Donald Trump may lose the election in 2020 thanks to a subset of Republican voters that the party largely ignores: so-called "progressive" Republicans with economic views more in line with Democrats.
As Yahoo Finance reports, a recent poll of 7,000 likely voters showed that a small, but significant, number of Republican voters may wind up tipping the scales in favor of whoever winds up being Trump's Democrat opponent in 2020. That subset of Republican voters consists of low-income voters disappointed in the policies of the Trump administration and whose economic views on things such as income inequality and minimum wage don't square with traditional fiscal conservatism.
Trump was elected in 2016 at least in part because of low-income conservatives in places such as Appalachia or large swaths of the Midwest frustrated with a political apparatus that they believed had ignored them for decades. However, years into the Trump administration, things don't appear to have turned around for poorer conservatives. Trump's tax cuts are largely seen to have benefited mostly, if not exclusively, the wealthy, as Forbes notes.
For these reasons, and others, some voters who self-identify as Republicans are identifying more with Democrats when it comes to fiscal issues.
Specifically, a small, but not insignificant, percentage of likely Republican voters -- 33 percent -- supports raising taxes on the incomes of Americans earning over $200,000 per year; by contrast, that's a position favored by 82 percent of voters identifying as Democrat.Similarly, 29 percent support raising the minimum wage; 44 percent support paid parental leave; and 36 percent support breaking up big banks.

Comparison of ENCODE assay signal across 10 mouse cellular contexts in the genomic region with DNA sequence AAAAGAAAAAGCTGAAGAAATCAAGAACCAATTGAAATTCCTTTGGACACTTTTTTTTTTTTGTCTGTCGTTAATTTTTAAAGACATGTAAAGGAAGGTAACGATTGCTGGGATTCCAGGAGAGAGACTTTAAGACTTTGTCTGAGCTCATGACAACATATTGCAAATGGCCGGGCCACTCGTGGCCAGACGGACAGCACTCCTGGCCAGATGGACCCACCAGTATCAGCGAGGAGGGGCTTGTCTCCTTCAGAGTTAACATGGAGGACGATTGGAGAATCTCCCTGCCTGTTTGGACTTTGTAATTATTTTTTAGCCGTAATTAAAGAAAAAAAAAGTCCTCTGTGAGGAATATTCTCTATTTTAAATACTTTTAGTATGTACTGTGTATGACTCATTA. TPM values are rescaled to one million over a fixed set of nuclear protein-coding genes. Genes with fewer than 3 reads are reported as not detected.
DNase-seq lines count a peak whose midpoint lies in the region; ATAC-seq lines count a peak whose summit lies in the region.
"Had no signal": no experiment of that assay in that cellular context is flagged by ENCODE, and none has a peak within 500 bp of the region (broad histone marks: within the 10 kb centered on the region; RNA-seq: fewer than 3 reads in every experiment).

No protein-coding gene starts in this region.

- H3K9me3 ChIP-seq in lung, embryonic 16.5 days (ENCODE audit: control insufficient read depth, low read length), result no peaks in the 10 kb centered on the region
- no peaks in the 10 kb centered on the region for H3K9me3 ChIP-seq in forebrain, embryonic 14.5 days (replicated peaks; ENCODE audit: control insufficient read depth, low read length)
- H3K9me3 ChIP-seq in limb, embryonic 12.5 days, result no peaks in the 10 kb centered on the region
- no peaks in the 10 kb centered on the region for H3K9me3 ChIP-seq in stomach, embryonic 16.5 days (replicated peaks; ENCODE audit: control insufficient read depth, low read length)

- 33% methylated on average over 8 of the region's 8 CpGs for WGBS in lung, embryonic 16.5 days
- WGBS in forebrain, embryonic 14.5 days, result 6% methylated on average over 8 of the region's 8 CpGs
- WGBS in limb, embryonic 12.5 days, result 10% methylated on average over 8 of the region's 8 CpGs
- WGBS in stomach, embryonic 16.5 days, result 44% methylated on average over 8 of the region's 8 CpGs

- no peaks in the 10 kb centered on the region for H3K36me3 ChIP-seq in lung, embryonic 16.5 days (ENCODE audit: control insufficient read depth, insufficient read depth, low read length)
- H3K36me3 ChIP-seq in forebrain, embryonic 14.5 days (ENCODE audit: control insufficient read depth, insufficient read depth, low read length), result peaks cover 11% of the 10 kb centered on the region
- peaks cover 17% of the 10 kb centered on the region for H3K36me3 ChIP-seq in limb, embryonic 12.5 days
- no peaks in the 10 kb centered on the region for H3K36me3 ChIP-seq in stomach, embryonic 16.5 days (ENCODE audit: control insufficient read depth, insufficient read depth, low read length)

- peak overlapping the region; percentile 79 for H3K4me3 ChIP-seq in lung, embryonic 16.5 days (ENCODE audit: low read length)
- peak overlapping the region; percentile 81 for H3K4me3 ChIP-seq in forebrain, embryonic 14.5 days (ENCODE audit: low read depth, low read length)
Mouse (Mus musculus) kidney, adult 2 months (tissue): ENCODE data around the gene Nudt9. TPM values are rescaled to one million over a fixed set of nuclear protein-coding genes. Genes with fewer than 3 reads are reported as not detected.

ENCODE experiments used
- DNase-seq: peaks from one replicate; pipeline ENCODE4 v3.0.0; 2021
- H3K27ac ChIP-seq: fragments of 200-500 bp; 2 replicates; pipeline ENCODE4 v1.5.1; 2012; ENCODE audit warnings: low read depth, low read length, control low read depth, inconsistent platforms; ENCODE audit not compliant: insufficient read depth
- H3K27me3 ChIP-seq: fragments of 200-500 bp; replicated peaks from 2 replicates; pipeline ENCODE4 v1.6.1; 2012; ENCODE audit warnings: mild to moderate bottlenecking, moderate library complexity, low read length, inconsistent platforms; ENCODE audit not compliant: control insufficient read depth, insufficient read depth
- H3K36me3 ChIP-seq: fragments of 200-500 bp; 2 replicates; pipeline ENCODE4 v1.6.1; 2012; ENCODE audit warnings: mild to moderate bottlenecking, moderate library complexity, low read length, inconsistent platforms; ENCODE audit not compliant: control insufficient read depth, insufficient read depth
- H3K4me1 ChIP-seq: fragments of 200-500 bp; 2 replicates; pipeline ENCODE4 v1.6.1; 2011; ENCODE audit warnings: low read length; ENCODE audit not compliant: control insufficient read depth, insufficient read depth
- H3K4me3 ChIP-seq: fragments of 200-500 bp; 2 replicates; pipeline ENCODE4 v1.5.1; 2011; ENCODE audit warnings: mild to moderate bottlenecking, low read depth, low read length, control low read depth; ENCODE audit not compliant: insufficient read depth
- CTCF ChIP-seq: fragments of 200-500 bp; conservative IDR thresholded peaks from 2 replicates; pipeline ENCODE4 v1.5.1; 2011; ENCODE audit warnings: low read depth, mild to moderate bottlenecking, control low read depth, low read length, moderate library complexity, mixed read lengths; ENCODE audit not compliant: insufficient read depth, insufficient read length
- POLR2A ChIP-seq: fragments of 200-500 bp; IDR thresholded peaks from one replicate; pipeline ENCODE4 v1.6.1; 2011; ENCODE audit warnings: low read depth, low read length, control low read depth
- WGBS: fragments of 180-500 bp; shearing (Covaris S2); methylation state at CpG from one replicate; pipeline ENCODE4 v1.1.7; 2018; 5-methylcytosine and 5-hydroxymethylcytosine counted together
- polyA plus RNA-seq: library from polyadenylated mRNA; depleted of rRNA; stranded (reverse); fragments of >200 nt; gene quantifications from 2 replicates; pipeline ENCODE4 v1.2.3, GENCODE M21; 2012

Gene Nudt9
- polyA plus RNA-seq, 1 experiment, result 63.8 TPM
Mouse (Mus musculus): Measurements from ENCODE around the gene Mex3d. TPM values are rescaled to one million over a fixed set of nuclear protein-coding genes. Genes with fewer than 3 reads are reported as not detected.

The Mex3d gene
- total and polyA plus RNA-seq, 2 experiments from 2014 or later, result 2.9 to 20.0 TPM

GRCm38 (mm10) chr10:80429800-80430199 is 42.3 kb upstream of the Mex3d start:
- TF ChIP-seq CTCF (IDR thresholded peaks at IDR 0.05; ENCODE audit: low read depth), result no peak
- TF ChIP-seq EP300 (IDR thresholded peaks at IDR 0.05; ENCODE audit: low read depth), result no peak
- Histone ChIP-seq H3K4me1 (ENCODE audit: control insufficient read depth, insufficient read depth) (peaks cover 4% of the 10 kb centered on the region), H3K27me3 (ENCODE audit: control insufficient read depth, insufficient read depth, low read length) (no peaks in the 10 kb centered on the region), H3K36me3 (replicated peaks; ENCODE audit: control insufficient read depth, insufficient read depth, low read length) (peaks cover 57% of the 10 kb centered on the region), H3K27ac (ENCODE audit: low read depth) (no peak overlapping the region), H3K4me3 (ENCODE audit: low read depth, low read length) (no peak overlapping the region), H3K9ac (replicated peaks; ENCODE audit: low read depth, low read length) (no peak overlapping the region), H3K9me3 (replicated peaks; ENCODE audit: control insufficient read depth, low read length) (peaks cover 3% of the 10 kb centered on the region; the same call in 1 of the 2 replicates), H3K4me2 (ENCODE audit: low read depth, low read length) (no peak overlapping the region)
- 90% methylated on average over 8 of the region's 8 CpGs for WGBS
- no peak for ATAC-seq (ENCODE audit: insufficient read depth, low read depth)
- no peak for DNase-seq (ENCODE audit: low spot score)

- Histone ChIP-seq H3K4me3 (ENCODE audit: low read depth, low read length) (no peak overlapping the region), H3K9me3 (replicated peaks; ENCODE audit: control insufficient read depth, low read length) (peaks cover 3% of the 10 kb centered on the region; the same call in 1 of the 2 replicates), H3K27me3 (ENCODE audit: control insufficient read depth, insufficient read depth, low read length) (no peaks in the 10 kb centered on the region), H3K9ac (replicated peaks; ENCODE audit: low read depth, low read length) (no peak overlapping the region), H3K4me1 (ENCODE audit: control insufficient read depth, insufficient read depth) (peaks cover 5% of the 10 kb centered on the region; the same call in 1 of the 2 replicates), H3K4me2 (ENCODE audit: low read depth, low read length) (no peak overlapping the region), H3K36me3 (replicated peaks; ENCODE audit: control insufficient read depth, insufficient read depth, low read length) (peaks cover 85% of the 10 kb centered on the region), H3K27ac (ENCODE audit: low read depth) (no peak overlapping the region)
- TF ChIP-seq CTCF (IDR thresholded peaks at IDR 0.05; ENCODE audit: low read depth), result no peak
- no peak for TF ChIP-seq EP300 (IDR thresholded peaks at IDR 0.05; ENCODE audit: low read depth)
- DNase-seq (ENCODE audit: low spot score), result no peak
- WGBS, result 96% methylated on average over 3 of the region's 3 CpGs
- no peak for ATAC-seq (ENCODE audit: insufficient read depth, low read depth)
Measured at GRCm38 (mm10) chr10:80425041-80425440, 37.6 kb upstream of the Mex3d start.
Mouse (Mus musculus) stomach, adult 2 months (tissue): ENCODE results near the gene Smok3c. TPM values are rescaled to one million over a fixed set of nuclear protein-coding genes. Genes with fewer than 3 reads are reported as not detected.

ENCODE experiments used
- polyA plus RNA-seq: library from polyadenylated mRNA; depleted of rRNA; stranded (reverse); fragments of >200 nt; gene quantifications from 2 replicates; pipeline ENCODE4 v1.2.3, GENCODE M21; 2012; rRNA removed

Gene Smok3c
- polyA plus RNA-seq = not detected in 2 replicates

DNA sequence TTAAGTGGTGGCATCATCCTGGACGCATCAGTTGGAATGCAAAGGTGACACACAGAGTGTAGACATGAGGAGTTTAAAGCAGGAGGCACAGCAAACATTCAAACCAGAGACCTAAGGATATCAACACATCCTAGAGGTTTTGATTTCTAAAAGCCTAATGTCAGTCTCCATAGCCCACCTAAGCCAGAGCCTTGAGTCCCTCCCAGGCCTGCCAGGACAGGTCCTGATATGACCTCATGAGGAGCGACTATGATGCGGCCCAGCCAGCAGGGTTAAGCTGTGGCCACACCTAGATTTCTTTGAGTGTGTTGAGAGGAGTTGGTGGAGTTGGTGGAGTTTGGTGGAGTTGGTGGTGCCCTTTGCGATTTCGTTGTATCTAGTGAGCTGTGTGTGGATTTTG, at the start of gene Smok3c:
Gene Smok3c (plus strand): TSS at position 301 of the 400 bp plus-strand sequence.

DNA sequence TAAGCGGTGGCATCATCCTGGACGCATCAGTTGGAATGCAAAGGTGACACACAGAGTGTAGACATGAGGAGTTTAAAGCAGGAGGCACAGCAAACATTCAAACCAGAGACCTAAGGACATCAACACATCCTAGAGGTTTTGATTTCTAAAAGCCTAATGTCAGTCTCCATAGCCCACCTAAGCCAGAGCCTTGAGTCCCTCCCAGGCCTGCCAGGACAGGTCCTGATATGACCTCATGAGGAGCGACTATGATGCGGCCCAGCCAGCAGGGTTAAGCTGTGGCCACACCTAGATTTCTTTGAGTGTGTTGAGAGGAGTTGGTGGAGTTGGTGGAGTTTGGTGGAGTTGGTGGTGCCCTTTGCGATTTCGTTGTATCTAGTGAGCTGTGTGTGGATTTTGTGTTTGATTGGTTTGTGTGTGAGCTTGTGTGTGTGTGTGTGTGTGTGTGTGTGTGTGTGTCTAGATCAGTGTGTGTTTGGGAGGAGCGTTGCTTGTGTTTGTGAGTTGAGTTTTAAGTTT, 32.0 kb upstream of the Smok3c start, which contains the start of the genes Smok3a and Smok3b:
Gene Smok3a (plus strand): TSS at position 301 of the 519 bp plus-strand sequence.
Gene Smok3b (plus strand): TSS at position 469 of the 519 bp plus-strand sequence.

Traditionally, such policies have been the purview of Democrats, not the more traditionally conservative Republicans.
Also on the minds of Republican voters is access to health care. Although the recent poll being discussed here didn't specifically mention health care, many low-income conservatives lack access to affordable health care. Almost every 2020 Democratic candidate has made easing access to health care, in one form or another, part of their platform. That may very well play a role in switching some Republican votes over to the Democrat side.
In fact, that subset of "progressive" Republican voters dissatisfied with Trump may amount to about one percentage point in the overall vote. As Yahoo Finance writer Rick Newman notes, that may not seem like much, but in some states, such as Michigan, Trump won by a lower margin.
Meanwhile, other polling suggests that Trump may not win in 2020, regardless, as most of the major Democrat candidates would beat Trump if the election were held today, according to recent polls.